Article 1, Section 9, Clause 6 relates to ports and says that all state ports shall be treated equally in terms of regulations and taxes. No taxes for ships going into the port of another state
Article 1, Section 9, Clause 7 (the Statement & Account Clause) states that money in the US Treasury cannot used unless Congress passes a law to do so. It also says that Congress will publish a regular statement and account of income and expenses.
Article 1, Section 9, Clause 8 states that the US will not give anyone any titles such as king, prince, earl, baron, duke, etc. No government official shall accept any gifts, or pay, or job, or title of any kind from any foreign country.
Article 1 of the US Constitution: Summary of Section 10 - Limits on the States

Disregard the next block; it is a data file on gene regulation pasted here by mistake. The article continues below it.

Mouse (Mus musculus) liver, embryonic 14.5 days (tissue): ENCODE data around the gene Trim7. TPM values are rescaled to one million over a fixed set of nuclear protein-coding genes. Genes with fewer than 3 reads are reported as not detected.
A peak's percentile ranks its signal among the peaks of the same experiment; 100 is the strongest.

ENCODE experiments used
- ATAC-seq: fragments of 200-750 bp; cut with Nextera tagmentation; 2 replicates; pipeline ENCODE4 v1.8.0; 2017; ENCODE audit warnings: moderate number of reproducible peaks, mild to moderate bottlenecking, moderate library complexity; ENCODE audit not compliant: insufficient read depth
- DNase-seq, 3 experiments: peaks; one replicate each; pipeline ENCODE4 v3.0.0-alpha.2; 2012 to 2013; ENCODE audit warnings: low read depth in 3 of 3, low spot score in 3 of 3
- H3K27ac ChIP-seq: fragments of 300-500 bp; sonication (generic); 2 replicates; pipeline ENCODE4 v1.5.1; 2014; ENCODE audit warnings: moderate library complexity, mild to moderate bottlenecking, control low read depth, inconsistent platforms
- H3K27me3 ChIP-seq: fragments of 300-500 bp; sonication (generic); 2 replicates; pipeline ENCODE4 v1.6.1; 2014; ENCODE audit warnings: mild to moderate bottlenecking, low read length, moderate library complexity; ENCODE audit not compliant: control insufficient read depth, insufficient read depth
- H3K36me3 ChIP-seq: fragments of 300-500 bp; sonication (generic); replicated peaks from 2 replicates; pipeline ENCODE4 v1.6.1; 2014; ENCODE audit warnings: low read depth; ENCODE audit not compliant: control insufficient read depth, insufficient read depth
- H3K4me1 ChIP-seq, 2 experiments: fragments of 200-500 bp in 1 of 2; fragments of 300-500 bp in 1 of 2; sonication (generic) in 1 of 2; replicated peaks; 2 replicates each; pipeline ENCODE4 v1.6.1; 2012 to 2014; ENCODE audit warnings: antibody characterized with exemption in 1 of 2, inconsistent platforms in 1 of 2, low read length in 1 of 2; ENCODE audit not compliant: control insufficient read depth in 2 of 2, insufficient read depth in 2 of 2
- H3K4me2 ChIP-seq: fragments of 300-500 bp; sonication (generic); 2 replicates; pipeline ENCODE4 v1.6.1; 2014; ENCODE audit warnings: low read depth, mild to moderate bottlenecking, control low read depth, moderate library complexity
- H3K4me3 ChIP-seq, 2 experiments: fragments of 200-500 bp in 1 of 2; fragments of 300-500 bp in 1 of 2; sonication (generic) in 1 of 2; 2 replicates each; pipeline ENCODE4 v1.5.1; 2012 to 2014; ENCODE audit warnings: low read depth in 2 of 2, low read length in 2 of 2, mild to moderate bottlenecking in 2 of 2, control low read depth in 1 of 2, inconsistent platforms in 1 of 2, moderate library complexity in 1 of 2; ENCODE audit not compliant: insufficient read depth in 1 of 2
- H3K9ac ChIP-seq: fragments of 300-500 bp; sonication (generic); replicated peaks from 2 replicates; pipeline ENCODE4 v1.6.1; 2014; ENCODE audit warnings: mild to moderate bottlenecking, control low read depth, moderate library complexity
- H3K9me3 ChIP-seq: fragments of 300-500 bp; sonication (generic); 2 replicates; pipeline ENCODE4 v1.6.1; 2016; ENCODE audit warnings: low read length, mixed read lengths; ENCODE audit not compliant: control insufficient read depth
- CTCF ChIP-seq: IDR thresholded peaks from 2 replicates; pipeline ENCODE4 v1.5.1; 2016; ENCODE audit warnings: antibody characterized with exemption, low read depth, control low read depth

The tenth section of Article 1 of the US Constitution details the limits placed on states.
|Article 1, Section 10, Clause 1 (the Contracts Clause) says that individual states may not make treaties with any other countries, confer title, give presents, coin or print money. States may not convict people without a trial, make laws and then convict after the event or make laws that reduce the obligations in a contract|
|Article 1, Section 10, Clause 2 (the Import-Export Clause) says States may not collect or taxes on imports or exports.|
|Article 1, Section 10, Clause 3 (the Compact Clause) says that states must not tax ships, keep soldiers or warships in peacetime, go to war or make agreements with any foreign countries, unless agreed by Congress.|
Text of Article 1 of the US Constitution including amendments